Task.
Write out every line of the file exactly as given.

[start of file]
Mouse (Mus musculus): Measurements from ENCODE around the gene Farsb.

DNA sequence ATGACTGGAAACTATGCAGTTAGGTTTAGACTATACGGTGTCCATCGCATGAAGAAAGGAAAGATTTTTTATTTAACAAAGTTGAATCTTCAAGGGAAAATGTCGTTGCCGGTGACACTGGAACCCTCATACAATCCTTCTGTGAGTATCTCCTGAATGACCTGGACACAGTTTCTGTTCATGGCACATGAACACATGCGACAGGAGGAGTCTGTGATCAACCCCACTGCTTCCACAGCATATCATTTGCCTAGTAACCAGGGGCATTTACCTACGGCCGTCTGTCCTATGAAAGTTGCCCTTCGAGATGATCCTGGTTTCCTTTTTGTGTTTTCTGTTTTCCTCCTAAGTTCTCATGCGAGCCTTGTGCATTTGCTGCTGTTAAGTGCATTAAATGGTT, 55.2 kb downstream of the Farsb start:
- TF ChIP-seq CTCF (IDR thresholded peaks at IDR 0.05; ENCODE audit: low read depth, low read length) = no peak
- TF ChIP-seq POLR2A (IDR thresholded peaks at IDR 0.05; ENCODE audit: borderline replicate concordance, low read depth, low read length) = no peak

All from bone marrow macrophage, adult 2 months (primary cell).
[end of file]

Mouse (Mus musculus): Measurements from ENCODE around the gene Farsb.

DNA sequence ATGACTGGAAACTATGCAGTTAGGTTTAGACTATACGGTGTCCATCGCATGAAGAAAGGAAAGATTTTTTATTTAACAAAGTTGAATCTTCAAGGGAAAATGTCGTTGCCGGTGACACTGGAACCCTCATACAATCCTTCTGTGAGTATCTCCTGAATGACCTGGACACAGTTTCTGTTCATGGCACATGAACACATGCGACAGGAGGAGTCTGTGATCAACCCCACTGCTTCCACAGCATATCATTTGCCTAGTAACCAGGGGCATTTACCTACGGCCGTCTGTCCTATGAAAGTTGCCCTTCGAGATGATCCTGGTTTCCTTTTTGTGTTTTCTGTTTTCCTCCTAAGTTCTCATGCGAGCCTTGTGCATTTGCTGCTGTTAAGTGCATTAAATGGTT, 55.2 kb downstream of the Farsb start:
- TF ChIP-seq CTCF (IDR thresholded peaks at IDR 0.05; ENCODE audit: low read depth, low read length) = no peak
- TF ChIP-seq POLR2A (IDR thresholded peaks at IDR 0.05; ENCODE audit: borderline replicate concordance, low read depth, low read length) = no peak

All from bone marrow macrophage, adult 2 months (primary cell).